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Sequential X-Ray Fluorescence Analysis (XRF)

Description of method:

XRF is a nondestructive analytical technique for the identification and determination of the concentration of elements in solids, powder samples and liquids.

Basic principles:

When atoms are excited by high-energy X-ray photons, electrons in the form of photoelectrons are knocked out of the zone of the inner electron shells. The instable electron vacancies thus produced in one or several electron shells are replaced by electrons from the outer shells emitting the excess energy in the form of secondary X-ray photons. This phenomenon is known as "fluorescence". The energy of the emitting fluorescence photon is characteristic of the corresponding element (E = hc/l). Moreover, the number of emitting photons is proportional to the concentration of the element in the sample.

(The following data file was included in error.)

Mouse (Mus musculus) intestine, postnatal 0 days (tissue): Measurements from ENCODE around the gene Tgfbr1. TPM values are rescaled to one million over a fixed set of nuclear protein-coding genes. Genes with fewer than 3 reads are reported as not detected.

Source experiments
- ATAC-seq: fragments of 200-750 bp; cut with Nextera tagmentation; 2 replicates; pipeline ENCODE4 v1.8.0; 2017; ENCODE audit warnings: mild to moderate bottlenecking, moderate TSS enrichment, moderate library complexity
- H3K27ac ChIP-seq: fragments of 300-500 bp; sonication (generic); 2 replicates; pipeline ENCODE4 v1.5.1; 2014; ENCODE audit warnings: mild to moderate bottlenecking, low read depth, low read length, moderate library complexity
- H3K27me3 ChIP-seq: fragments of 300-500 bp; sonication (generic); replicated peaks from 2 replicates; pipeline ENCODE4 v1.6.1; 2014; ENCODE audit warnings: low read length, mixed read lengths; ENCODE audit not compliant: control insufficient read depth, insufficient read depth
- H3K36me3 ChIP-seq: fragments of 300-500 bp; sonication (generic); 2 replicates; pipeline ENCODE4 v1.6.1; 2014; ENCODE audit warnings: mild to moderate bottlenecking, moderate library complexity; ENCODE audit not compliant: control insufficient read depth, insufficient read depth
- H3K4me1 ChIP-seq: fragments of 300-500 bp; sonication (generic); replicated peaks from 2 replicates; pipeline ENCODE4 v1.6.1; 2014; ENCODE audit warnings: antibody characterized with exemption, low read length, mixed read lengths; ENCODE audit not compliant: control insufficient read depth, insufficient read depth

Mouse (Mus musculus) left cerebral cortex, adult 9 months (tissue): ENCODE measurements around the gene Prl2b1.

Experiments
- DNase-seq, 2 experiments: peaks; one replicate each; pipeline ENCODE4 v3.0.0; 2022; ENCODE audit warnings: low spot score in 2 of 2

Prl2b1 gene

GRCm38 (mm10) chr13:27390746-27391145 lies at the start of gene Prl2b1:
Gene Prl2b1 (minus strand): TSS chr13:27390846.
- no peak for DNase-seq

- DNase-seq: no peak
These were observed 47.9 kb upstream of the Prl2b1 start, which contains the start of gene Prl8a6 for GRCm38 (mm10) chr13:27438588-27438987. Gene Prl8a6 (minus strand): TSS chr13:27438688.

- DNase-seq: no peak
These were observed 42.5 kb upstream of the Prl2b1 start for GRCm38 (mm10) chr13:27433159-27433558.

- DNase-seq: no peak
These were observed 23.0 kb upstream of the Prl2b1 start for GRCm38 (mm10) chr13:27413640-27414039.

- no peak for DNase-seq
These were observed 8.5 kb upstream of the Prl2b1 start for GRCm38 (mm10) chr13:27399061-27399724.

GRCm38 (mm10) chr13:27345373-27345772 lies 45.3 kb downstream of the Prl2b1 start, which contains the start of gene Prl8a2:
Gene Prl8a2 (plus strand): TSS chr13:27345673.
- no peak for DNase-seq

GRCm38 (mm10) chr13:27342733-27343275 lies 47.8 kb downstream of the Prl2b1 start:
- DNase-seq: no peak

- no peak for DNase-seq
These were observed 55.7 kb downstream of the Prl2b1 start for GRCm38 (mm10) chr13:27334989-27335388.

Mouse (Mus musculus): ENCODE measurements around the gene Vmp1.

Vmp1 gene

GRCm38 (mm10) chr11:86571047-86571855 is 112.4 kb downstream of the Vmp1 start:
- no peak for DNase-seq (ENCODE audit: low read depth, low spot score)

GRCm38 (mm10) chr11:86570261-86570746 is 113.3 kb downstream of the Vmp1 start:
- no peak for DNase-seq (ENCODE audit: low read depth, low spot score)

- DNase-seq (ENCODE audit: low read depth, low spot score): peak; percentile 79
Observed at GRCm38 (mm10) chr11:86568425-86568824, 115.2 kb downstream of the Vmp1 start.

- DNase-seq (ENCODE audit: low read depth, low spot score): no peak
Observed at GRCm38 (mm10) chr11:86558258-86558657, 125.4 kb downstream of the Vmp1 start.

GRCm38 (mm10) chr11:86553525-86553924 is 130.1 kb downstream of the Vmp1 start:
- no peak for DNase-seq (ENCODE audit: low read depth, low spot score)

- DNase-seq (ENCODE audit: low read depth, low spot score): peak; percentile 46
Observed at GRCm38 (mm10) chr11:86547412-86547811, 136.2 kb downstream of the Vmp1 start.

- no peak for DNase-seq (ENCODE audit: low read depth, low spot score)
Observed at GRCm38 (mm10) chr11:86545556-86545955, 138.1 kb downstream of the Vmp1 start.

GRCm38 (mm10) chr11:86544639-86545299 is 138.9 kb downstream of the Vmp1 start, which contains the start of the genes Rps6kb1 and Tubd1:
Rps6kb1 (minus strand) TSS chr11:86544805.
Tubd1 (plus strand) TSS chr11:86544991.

Measurement technique and instrumental equipment:

A sequential spectrometer with a 3 kW Rh front window valve, 35 mm beam-Ø (capable of being narrowed to 1mm-Ø in the pentagrid), with its own cooling circuit with conductivity control, 12-fold sample changer is used. The fluorescent radiation is spectrometrically decomposed by different analyser crystals (Bragg's law) and the spectra are recorded by stepwise scanning of the angle of diffraction zone. The detector for "hard X-rays" (Ti-U) is a scintillation counter and for "soft X-rays" (O-Ti) a proportional counter.

A qualitative analysis is performed by comparing the measured spectrum with a stored line library. For the semiquantitative analysis, a fundamental-parameter program using stored element sensitivity libraries is used. Matrix influences and material impurities, such as sample carriers and fixation materials, are also taken into account.


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